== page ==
That this is Narmada water is a message carefully repeated in advertisements, in press notes.... "BJP has created history by bringing Narmada water to Saurashtra," claims an official press note.... Even the official government press note welcomes "Narmada Maiya" reaching the outskirts of Rajkot.

The write-ups don't mention the fact that the waters are of the River Mahi and are merely channelised through the Sardar Sarovar Malia branch canal.

Mahi water being passed off as the Narmada's? But it's water, right? So what does it matter which river it's from. If it really reached, I'm not quibbling. And Modi made an appearance in Rajkot on May 19 to "inaugurate the Narmada water supply" to Rajkot. Some papers carried a photograph of him handing over a large pot of the "Narmada water" to a Rajkot woman.

Well, 580 days instead of 100 --- but again, if the water really had arrived, who's counting? Well, I suppose I still am. Because on September 21, 2002, I woke up, opened my copy of The Times of India, and found a small item in it with this headline: Narmada water to reach Rajkot today. It informed me:

    Rajkot will finally get its share of the Narmada waters [today].... Mayor Ashok Dangar said that... the quantum of water would solve the drinking water problem of the city.
Well, 700 days instead of 100...

Whatever the numbers, Narendra Modi is mighty pleased. He has found a way to portray even this "service" to his constituency in pseudo-Hindu terms. "We have brought Narmada waters during Shravan, but the Congress would have wanted it in Ramzan," he told his recent Gaurav Yatra audiences. (Frontline, October 12-25 2002).

I'm not sure which Shravan in all those 700 days he had in mind, but never mind. Who's counting?

I read all this and I wonder, where does all this flim-flammery come from? Answer: the Sardar Sarovar project is simply riddled with it. And since we are talking about delivering water where it is needed desperately, let's ask: have project authorities estimated how many people will get this water?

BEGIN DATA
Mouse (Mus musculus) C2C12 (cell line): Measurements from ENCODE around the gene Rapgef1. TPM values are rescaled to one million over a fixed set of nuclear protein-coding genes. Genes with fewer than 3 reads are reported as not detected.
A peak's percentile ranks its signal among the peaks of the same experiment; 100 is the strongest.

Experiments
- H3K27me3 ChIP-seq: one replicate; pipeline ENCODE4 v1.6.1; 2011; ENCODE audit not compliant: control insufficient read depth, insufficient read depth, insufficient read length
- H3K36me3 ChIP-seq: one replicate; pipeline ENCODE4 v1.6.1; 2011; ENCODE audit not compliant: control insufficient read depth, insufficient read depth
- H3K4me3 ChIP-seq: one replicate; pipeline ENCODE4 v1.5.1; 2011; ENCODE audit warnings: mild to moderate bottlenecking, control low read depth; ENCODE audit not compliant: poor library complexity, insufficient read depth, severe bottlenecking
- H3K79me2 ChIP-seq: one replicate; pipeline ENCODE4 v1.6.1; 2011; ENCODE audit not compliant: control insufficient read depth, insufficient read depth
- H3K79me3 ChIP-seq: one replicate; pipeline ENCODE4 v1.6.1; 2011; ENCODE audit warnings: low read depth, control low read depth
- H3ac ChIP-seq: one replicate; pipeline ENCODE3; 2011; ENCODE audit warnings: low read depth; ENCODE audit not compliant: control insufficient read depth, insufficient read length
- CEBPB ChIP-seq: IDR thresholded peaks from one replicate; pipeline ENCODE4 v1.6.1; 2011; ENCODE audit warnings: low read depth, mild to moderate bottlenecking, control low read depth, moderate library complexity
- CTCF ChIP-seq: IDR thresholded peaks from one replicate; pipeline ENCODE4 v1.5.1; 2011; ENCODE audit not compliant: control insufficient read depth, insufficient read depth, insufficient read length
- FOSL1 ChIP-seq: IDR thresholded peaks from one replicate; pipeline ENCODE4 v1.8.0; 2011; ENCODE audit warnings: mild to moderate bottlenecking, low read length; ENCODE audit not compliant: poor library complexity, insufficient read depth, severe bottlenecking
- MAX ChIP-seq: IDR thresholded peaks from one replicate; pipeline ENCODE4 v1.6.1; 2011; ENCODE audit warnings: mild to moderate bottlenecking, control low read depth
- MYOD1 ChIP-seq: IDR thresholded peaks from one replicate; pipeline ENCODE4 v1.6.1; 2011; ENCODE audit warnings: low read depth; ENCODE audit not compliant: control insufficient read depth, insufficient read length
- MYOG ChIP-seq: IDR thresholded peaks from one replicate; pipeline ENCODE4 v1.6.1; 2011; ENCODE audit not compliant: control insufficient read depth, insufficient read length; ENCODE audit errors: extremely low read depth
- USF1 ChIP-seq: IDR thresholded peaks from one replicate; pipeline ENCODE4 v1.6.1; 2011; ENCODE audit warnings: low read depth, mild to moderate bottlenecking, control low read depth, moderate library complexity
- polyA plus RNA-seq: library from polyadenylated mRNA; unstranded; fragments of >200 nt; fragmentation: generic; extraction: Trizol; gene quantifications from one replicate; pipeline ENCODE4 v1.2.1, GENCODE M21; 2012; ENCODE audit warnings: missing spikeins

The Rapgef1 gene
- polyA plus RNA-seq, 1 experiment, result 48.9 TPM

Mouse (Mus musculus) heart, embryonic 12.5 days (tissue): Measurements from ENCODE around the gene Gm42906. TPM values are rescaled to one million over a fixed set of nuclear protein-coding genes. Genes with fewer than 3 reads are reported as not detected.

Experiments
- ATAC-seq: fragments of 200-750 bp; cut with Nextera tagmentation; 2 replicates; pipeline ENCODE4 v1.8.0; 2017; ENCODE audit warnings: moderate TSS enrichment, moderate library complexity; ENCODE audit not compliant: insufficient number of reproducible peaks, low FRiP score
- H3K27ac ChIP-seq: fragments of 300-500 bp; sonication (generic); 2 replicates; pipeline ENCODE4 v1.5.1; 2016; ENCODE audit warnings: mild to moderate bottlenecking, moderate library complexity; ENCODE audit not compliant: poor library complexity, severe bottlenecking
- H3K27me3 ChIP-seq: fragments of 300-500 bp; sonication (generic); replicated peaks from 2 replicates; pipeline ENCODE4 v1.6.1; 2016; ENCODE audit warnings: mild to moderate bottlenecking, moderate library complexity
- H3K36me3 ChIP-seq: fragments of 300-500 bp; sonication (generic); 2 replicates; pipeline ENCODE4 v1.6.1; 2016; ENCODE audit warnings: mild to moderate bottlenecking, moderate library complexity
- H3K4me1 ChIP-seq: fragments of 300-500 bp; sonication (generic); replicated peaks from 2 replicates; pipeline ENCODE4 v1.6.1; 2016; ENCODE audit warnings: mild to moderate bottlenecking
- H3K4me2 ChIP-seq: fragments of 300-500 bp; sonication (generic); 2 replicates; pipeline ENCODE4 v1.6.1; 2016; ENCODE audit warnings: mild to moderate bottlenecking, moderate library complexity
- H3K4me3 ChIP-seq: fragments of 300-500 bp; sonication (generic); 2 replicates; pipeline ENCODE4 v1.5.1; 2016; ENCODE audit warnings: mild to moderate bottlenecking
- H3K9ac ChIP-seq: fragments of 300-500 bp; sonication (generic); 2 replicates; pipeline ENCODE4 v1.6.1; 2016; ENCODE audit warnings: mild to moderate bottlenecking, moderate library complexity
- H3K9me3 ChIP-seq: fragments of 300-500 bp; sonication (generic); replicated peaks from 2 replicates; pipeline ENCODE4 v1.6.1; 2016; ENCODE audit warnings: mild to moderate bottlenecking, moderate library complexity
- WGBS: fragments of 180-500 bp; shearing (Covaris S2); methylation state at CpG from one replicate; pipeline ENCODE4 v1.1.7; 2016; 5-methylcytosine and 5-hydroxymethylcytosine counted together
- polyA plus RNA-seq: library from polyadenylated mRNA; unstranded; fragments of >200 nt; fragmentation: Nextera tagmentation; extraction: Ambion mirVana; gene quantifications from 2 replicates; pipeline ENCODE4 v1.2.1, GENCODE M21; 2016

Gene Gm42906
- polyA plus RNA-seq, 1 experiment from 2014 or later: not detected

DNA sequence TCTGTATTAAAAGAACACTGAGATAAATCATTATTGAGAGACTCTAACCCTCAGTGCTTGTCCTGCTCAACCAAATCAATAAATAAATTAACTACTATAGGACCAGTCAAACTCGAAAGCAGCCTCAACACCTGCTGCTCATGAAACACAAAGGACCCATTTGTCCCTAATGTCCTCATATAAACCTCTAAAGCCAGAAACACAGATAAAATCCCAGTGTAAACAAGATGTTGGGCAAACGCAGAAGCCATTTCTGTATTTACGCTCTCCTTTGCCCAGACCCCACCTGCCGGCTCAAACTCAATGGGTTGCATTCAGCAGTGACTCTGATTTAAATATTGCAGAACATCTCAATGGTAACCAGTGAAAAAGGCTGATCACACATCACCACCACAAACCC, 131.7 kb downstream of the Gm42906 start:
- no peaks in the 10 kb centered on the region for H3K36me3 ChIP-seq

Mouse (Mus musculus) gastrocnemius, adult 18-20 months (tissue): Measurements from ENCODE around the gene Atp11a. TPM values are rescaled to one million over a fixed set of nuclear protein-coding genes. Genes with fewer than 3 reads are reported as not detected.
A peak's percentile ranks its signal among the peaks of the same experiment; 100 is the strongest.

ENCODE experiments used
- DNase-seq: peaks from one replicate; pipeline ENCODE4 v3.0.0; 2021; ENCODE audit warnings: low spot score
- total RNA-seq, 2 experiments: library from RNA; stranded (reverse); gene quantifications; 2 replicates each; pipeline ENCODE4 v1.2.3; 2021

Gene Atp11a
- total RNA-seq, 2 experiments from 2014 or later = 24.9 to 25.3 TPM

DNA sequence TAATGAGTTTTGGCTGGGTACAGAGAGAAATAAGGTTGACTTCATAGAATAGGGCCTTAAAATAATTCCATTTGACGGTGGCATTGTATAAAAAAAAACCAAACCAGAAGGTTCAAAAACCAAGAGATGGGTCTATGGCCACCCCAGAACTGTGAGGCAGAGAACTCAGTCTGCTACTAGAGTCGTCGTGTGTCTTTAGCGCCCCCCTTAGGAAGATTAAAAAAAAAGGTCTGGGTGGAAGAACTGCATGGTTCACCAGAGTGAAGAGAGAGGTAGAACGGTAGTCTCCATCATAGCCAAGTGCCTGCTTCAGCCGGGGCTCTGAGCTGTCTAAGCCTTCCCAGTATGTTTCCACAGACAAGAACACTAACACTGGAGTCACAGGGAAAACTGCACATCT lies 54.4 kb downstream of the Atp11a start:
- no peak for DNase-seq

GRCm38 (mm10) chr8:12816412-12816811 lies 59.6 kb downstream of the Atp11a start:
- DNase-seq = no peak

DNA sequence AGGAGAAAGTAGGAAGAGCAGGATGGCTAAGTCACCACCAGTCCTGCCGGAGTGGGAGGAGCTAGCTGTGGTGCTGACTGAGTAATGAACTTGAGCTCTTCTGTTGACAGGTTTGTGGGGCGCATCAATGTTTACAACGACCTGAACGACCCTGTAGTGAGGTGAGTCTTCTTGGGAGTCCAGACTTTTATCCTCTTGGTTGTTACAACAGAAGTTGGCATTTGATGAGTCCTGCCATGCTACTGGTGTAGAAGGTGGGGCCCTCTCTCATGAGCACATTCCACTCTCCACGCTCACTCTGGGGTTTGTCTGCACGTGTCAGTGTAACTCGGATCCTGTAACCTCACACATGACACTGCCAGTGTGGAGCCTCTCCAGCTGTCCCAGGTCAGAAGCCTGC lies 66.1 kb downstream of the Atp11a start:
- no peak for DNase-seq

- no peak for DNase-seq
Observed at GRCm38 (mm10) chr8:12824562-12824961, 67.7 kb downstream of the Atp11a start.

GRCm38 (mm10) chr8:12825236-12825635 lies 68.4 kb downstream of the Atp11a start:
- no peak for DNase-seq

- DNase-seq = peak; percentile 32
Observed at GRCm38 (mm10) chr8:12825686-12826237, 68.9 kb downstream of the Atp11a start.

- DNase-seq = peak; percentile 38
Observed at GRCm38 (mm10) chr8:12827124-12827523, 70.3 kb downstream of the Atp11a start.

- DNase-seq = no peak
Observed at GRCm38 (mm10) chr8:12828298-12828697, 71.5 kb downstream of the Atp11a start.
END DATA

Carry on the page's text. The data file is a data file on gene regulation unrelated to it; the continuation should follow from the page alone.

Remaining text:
Oh yes, they have! Many times. I have a 1988 publication from the Sardar Sarovar Narmada Nigam Limited, authored by its then chairman Sanat Mehta, who writes that a "20.1 million population in 2021 will be able to get drinking water" from Sardar Sarovar. I have a 1989 Nigam publication that says the dam will deliver water to "29.5 million persons (2021 Census)". I have the 1998 edition of that same Nigam publication that says water will be delivered to a "prospective population of over 40 million by the year 2021". Later in that same 1998 edition -- the SAME book - I learn that water will be delivered to a "projected population of 29.26 million in 2021".

Well, 40 million instead of 29.5 million instead of 20.1 million.... When project authorities concoct estimates like this, should endless news items about solving Rajkot's water problems surprise anyone?

I read all this and I sorrow for Rajkot. I've never visited it, though I hope one day to go and to learn for myself what water is or is not reaching that city. Until then, I'd love to hear from any Rajkotians out there: what is the situation there, really? Am I going to soon read, yet again, that Narmada water is about to reach you? What should I think when I do?

And when the elections come around, regardless of which party asks for your vote, I'm hoping you will keep a few numbers in mind: 40 million, 580, 29.26 million, 700, 100....